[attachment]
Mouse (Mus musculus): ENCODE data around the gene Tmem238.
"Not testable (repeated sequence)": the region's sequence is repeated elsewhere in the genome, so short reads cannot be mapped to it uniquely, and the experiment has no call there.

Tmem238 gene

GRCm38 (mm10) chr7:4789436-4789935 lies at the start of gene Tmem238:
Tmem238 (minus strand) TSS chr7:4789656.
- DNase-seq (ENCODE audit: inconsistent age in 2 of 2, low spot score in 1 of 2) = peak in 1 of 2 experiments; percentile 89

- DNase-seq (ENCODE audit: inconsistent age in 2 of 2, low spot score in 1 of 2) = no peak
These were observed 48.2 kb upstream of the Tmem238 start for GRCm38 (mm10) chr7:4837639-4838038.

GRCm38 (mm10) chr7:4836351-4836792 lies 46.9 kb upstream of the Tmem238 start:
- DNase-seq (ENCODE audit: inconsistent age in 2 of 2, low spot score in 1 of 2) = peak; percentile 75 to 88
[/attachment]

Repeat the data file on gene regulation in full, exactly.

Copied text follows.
Mouse (Mus musculus): ENCODE data around the gene Tmem238.
"Not testable (repeated sequence)": the region's sequence is repeated elsewhere in the genome, so short reads cannot be mapped to it uniquely, and the experiment has no call there.

Tmem238 gene

GRCm38 (mm10) chr7:4789436-4789935 lies at the start of gene Tmem238:
Tmem238 (minus strand) TSS chr7:4789656.
- DNase-seq (ENCODE audit: inconsistent age in 2 of 2, low spot score in 1 of 2) = peak in 1 of 2 experiments; percentile 89

- DNase-seq (ENCODE audit: inconsistent age in 2 of 2, low spot score in 1 of 2) = no peak
These were observed 48.2 kb upstream of the Tmem238 start for GRCm38 (mm10) chr7:4837639-4838038.

GRCm38 (mm10) chr7:4836351-4836792 lies 46.9 kb upstream of the Tmem238 start:
- DNase-seq (ENCODE audit: inconsistent age in 2 of 2, low spot score in 1 of 2) = peak; percentile 75 to 88